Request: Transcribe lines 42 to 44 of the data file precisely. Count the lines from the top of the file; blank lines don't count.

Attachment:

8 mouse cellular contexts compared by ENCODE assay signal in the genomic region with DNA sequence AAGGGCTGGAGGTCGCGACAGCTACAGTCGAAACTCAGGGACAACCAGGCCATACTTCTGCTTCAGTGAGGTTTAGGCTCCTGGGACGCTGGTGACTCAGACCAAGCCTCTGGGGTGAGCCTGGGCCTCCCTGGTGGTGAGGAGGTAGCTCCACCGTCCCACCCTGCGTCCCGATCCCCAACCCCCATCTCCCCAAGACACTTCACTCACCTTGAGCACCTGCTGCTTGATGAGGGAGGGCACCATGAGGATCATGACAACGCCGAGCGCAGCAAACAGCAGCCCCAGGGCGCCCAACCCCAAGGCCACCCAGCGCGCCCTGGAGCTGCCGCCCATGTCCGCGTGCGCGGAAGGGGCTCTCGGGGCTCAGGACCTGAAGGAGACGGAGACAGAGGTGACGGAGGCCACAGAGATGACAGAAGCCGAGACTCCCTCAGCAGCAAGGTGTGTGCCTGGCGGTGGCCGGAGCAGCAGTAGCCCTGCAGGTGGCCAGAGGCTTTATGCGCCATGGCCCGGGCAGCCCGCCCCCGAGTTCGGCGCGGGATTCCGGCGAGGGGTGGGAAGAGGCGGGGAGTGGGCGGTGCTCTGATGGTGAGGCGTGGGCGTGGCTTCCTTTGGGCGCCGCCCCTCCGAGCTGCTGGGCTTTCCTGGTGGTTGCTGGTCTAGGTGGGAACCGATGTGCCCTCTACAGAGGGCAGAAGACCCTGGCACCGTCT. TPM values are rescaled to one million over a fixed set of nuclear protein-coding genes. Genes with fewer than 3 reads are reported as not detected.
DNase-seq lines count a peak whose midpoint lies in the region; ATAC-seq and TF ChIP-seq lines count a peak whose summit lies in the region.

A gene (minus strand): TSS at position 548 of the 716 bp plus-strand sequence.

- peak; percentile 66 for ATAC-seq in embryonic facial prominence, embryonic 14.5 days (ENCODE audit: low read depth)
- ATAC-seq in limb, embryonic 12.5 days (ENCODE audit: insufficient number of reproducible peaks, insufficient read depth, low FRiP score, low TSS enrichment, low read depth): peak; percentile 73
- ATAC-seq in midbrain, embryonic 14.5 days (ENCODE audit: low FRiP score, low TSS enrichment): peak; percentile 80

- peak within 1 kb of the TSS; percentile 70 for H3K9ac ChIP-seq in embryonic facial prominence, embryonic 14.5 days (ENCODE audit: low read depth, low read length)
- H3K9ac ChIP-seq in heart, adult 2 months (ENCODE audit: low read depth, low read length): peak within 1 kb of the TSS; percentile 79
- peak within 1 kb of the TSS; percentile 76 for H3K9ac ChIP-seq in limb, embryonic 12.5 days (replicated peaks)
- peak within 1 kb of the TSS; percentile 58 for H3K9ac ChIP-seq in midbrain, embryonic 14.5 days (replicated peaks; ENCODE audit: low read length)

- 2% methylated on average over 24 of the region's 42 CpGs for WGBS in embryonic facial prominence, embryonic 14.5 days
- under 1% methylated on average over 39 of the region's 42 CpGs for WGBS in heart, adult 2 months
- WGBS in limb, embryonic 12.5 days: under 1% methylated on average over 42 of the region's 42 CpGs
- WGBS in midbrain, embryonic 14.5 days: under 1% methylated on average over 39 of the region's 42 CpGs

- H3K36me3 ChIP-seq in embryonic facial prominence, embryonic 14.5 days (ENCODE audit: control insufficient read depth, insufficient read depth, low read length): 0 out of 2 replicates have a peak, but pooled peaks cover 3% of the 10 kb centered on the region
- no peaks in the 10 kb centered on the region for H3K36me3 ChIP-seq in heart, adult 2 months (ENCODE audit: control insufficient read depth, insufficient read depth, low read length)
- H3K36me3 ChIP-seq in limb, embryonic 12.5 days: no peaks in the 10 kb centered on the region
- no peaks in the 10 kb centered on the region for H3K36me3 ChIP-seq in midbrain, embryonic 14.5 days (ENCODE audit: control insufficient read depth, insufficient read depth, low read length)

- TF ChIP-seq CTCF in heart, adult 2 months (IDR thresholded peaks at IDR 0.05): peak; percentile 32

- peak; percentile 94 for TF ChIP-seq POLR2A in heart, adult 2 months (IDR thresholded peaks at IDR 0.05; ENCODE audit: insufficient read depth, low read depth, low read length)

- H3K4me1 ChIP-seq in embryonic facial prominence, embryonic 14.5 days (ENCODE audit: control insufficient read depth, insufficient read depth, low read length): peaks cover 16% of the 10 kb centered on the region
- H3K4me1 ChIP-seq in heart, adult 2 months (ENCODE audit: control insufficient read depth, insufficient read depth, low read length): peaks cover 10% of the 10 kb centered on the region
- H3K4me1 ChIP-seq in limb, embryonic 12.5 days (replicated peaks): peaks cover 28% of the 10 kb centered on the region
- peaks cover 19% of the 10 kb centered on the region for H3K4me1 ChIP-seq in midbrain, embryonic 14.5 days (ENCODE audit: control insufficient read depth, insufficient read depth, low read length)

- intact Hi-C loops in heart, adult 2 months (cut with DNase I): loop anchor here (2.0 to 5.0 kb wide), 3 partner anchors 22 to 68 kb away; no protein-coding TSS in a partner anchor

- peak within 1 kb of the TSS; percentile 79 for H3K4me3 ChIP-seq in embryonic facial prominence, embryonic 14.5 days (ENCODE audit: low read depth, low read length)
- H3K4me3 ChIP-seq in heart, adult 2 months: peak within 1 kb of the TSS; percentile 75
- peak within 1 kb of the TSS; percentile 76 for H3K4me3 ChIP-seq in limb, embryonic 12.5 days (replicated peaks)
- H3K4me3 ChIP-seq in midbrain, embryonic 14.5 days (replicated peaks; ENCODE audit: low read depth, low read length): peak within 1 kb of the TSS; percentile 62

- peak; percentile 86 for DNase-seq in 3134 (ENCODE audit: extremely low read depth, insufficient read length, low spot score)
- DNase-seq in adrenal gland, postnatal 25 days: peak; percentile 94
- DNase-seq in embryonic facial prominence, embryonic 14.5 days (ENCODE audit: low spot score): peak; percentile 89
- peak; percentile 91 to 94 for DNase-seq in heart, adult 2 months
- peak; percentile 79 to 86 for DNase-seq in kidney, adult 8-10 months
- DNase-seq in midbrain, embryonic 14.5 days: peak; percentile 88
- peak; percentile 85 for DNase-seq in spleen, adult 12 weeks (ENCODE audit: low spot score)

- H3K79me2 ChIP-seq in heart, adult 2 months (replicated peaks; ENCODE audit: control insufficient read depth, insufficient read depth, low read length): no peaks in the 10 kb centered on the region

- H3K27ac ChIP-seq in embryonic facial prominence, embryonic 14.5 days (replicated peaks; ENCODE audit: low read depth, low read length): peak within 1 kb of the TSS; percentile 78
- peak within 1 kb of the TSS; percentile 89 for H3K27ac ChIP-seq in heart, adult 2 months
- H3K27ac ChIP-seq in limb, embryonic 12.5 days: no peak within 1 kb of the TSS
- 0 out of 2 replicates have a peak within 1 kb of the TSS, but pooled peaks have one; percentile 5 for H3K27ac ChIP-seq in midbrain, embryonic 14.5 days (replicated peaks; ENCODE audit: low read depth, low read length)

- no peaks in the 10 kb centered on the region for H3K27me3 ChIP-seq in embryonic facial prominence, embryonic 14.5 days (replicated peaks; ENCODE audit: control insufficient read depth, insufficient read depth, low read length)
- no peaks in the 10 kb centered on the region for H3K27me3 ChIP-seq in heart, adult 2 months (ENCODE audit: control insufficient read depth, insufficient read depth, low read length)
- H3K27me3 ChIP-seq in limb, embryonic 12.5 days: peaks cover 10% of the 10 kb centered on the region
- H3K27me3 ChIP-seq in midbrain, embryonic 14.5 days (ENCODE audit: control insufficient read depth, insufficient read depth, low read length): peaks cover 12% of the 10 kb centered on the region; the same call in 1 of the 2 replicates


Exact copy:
- no peaks in the 10 kb centered on the region for H3K27me3 ChIP-seq in embryonic facial prominence, embryonic 14.5 days (replicated peaks; ENCODE audit: control insufficient read depth, insufficient read depth, low read length)
- no peaks in the 10 kb centered on the region for H3K27me3 ChIP-seq in heart, adult 2 months (ENCODE audit: control insufficient read depth, insufficient read depth, low read length)
- H3K27me3 ChIP-seq in limb, embryonic 12.5 days: peaks cover 10% of the 10 kb centered on the region